bazzadarambler PRO 6:02pm, 20 February 2008
I neither love or hate Tesco. I just take photographs of everywhere I go ... so when short of milk I might pop in. Today in Exeter I took a couple of pictures of the front of the store, and of an interesting sculpture. Suddenly a rather irate woman pounced on me and demanded to know why I was taking photographs without permission. I found her approach threatening and an over - reaction but I smiled and said I would not do it again. Does anyone know the legal position? I suppose a carpark is private property but is an employee of Tesco in the right to demand that I should not take pictures of the exterior of a store? What about pictures taken instore? Is this legal? Have I been a very naughty boy?
©aius 11 years ago
As far as I'm aware public car parks are governed by the same laws as the public highway, and thus you can take pictures of things you can see from them, just as you can from public property.

But then I'm not a lawyer, google around for what others have said on this issue.
Gene Hunt PRO 11 years ago
I would of put her in her place if she was irate with me
A G 1 PRO 11 years ago
I took loads of photos of Tesco Extra in Stockport UK being built right upto the opening day and nobody bothered me.
allyp73 11 years ago
As an employee of Tesco, I'd say, take as many shots as you like, but then again, not everyone in the company is as layed back as me.
duncan PRO 11 years ago
send an email to tesco corporate complaining about the woman's aggressive tone etc:
customer.service@tesco.co.uk
Lewis Walsh 11 years ago
Legally Tesco can ask you not to take photographs ON their property, this includes the carpark. However you can take pictures of the carpark from a public place, ie the road. As there is no reasonable right to privacy when in the car park, but you must be outside of the carpark to be entire legal.

As for in the store they can ask you not to take pictures without their permission. However, they have no right to confiscate your camera, or to demand you delete pictures. Under UK this is considered assault.

The employee was probably just acting on a policy of challenging those deamed suspicious. And you gotta admit, taking photos of a supermarket is unusual, though I see nothing wrong with it.

I worked for Tesco for five years, but left three years ago. I have been challenged in places such as Liverpool St railway station in London where the security guard threatened to take my camera. Luckily the patrolling police were sympathetic and when I explained that I knew the laws in regards to photography it went no further. But I made a quick exit in case the security guard came back.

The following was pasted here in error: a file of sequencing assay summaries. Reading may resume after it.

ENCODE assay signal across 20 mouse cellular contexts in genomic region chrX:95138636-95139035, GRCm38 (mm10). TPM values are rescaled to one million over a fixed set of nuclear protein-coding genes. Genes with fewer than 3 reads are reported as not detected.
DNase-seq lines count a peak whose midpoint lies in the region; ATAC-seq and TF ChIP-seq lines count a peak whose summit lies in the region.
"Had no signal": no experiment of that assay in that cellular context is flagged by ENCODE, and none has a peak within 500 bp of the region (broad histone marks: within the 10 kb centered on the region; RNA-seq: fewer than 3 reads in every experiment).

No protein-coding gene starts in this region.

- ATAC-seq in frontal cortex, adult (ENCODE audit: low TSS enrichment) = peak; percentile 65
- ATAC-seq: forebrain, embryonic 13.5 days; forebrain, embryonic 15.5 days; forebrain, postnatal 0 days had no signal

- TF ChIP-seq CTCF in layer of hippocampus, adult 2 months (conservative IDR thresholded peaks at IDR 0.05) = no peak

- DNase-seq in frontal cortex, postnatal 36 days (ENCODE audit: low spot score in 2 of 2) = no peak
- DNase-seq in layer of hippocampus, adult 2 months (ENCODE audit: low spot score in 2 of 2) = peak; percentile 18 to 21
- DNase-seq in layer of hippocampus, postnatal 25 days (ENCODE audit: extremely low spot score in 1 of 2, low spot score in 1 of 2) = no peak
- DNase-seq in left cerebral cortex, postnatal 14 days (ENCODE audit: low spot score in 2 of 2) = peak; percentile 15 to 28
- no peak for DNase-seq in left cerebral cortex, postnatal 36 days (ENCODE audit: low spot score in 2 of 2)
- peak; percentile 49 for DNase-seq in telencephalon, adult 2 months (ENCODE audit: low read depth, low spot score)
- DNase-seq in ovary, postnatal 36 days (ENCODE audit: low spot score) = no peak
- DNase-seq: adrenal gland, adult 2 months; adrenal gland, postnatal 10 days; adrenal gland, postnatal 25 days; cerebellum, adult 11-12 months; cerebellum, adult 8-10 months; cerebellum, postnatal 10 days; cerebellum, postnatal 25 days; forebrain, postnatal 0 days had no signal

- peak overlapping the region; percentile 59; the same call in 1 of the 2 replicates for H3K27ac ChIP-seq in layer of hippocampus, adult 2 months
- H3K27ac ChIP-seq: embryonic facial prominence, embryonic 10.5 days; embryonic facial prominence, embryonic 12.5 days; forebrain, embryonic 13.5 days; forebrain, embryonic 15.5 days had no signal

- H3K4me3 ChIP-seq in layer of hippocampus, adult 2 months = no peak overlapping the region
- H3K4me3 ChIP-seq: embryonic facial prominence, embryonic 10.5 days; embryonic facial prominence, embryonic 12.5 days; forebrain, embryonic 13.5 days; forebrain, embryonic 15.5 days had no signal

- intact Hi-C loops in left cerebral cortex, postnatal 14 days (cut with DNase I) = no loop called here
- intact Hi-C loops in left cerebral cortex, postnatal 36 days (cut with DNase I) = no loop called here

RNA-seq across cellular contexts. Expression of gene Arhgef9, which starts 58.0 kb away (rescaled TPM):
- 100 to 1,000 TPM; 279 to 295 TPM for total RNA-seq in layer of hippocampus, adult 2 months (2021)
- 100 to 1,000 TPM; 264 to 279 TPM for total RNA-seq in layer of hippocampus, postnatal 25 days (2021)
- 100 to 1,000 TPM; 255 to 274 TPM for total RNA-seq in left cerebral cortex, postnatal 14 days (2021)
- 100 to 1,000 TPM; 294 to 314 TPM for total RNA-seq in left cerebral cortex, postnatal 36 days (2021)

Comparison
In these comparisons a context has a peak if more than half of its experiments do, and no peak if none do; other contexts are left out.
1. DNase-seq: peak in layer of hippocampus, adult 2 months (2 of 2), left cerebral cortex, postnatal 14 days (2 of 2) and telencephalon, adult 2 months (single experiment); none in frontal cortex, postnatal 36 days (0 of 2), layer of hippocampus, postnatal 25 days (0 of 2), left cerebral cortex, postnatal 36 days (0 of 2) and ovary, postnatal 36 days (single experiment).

souadam 11 years ago
Car parks aren't public highways (Eagle Star Insurance 1998).

This actually happened to me in TK Maxx, I was surrouded by store staff and told to stop taking photos, you do feel very threatened. They also demanded I deleted any photos I had taken. Never had any problems with Tesco though, I once spent about an hour in one just photographing stuff.

As long as you get clued up on what you can and can't do and when you do something you shouldn't you dont mind being told off.
Aaron Stone. 11 years ago
I work as Security within Tesco so i therefore am on the look out for people taking photos. We have been told that anyone taking general pictures of the Exterior is ok. If something is specifially being photographed, such as an advertising stand or part of a wall or structure, we are to approach and ask. Lewby is correct as we do then ask for them to not take photographs and therefore we can not do anything other than that. Depending on their responce or attitude towards us, we can then serve a ban on the person not to return to the store thus enabling the person not to be able to even be on the property. If they then return after that, we can issue a trespass notice to them.

Photographing in store, we do deal with in a completely different manner. We accept no photography unless you have been granted permission by the duty manager or store manager that day. advanced permission is asked for so it gives management and appropriate staff like myself on security, time be informed that photography will be happening then. They are then required to sign in and wear a visitors badge.

Unauthorised photography, excluding people taking photos of each other with camera phones as we have had a few times, we ask for them to stop, ask them why they are photographing items or whatever they are taking photos of. We can then say that if they continue we will detain them and call the police under the Terrorism Act, not sure what year. This is because it has been before where people take photos of areas in store to place bombs or fake bombs like that scare 14 Tesco stores were caught up in 9 months ago. From that point, the police then have the powers to confiscate memory cards or film and/or cameras for evidence etc.

We then also serve a ban again and deal with the person under trespass if they return.

Taking from the roadside is completely legal and we can not do anything about that at all. I have personally questioned someone who was photographing our recycling center of which is on our property. They were a contractor for one of the recycling companies doing a survey for access and did need to get permission from the store, but as he could see the area from the roadside, carried out his work from there without bothering the store. We checked his paperwork and let him carry on, and even granted him permission to photograph on our property.
Eleventh Earl PRO Posted 11 years ago. Edited by Eleventh Earl (member) 11 years ago
Interesting thread - here's my tale - I was visiing the Uk last September - I am English, but have lived in California the last thirteen years. I came over to the UK to help my son move to university, and then I took a tour of my old haunts, including Stroud in Glos, as I lived in the area for a few years.

I stopped at Tesco near Stroud town centre for a few essentials. Being a flicker-ite and a troublemaker, I thought I'd take a few pics as I traversed the store. There are a number of differences between UK supermarkets and California markets that bear some reportage -

Aisles are bigger in the UK, prices tend to be cheaper (yes, amazingly supermarkets are cheaper in the UK, even allowing the exchange rate).

Supermarkets in general are cleaner and there tends to be much more variety and much more healthy stuff in the UK.